Elie Wiesel: A Mystery of True Identity
“What and how they speak may not be so remarkable as that they speak at all” (qtd in Estess par.1) are words that Ted Estess uses to describe Elie Wiesel’s writing career and, specifically, what Wiesel incorporates in his books. In this critique, Estess states his opinion on characters in Wiesel’s popular books, mentioning aspects of these narratives like style and tone. The first main point Estess goes over is Wiesel’s use of questioning, which he says distinguishes itself from other styles of questioning: “…the shape his questioning takes … has for meaningful dwelling in the world…The shape of his questioning is an ancient one-that of storytelling” (qtd. in Estess 1). What makes Wiesel’s questioning styles unique is that readers will understand his stories through questioning the actual story and will also figure out the meaning behind what Wiesel is actually saying through his words. This questioning leads to the next main point in Wiesel’s books, his perspective on God. Wiesel tries to understand his identity and who he really is by questioning God himself.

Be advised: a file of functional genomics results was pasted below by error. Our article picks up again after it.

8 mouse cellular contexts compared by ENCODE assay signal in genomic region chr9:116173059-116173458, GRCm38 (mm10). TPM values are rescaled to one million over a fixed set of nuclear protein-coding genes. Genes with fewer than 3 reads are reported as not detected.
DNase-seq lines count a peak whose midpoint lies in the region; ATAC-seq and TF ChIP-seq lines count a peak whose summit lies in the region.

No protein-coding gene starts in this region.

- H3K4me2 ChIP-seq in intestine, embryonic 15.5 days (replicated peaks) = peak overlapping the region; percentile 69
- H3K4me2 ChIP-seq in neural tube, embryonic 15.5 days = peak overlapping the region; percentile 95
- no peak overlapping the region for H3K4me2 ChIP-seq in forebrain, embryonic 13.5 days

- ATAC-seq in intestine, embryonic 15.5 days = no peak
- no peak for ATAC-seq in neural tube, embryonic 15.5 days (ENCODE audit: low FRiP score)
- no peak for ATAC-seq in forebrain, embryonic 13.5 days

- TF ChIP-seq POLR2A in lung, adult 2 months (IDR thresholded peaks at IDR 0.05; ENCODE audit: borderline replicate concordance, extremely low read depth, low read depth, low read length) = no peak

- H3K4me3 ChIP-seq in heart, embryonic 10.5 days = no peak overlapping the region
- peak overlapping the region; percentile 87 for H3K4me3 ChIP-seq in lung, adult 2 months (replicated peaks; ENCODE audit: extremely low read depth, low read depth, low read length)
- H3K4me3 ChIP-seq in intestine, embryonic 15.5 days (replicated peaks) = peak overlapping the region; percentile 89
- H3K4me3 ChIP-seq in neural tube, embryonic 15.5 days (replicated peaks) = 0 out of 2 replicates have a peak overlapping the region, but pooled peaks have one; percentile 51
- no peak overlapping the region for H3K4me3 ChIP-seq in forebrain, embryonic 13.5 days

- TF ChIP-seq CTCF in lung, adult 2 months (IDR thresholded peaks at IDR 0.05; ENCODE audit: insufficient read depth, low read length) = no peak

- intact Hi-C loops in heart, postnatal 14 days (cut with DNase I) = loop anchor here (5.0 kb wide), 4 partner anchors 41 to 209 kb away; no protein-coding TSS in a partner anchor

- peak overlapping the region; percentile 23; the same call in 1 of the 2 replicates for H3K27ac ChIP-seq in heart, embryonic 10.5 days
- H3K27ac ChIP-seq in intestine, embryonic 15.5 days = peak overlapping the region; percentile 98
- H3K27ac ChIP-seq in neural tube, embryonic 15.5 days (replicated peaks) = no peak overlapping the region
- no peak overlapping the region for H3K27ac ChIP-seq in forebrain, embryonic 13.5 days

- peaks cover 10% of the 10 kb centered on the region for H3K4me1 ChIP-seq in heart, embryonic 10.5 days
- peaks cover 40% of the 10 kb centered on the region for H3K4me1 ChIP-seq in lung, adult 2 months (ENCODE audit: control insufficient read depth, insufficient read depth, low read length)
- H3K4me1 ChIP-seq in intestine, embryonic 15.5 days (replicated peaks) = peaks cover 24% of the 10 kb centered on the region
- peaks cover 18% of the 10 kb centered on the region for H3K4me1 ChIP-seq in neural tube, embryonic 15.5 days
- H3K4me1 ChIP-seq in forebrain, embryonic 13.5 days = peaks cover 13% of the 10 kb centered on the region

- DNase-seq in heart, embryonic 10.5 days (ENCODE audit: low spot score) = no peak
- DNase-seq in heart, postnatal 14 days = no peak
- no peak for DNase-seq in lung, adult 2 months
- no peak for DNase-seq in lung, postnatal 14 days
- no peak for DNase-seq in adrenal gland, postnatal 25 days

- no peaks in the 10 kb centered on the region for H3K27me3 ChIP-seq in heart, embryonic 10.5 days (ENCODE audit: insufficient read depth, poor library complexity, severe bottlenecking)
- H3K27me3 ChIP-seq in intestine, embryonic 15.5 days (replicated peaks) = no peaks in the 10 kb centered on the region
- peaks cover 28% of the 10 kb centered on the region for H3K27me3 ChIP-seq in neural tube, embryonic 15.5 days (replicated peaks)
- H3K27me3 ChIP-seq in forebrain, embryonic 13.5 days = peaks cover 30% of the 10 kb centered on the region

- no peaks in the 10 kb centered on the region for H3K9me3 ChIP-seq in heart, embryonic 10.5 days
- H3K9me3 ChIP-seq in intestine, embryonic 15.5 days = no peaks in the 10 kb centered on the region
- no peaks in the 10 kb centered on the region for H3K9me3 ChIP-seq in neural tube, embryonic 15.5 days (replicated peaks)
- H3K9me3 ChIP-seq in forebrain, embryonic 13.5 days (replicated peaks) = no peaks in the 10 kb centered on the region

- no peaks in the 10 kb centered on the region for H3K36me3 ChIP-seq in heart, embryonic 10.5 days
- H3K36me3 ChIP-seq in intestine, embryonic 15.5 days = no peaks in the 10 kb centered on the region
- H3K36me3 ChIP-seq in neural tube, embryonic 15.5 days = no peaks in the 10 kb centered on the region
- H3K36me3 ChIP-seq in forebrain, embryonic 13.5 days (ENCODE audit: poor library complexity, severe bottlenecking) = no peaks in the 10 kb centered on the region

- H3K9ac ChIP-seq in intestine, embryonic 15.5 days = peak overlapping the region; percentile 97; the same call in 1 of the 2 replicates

As described by Estess, Night doesn’t give the actual answer about one’s self-identity, though this inquiry is answered within Wiesel’s second major book, Dawn: “Dawn questions precisely the notion that the answers will be found within by the solitary individual” (qtd. in Estess 10). In Dawn, the main character realizes what he has become as a person and what he believed was right to do: “But when you lose a friend everyday, it doesn’t hurt so much. And I’d lost plenty of friends in my time…That was the real reason I followed God to Palestine and became a terrorist; I had no more friends to lose” (Wiesel 170). In this example, the main character reflects how he came to his current part of life from past experiences and shows how he answers his own question of what he is as a person, and what he would describe himself as. This tactic closely relates itself to another common mechanic used in Wiesel’s writing, questioning self-identity. A common style that Estess mentions in which Wiesel uses predominantly in many of his books entails masking the characters and showing them as “unfinished.” Estess believes that masks are more for dead than alive people and that is an inadequate model of a character. Wiesel says “ A Jew has no right to wear disguises.” (qtd. in Estess 3). Another important detail about Wiesel’s style of writing is that he focuses on the characters, from feelings and emotions to their progression throughout the story, even though Wiesel does not really concern himself with the plot or action to a pronounced extent. As articulated by Estess about this focus on the characters, “His Plotting in the longer stories is extraordinarily loose, providing only an external frame for the exploration of the interiority of his characters” (qtd. in Estess 6). A character searching for what he or she truly is as a person shows up a handful amount of times in many of Wiesel’s writings; for example, in the book Night, the main character talks about his soul and what his deepest desires as a person are: “I thought of us as damned souls wandering through the void, souls condemned to wander through space until the end of time seeking redemption, seeking oblivion, without any hope of finding either” (Wiesel 54).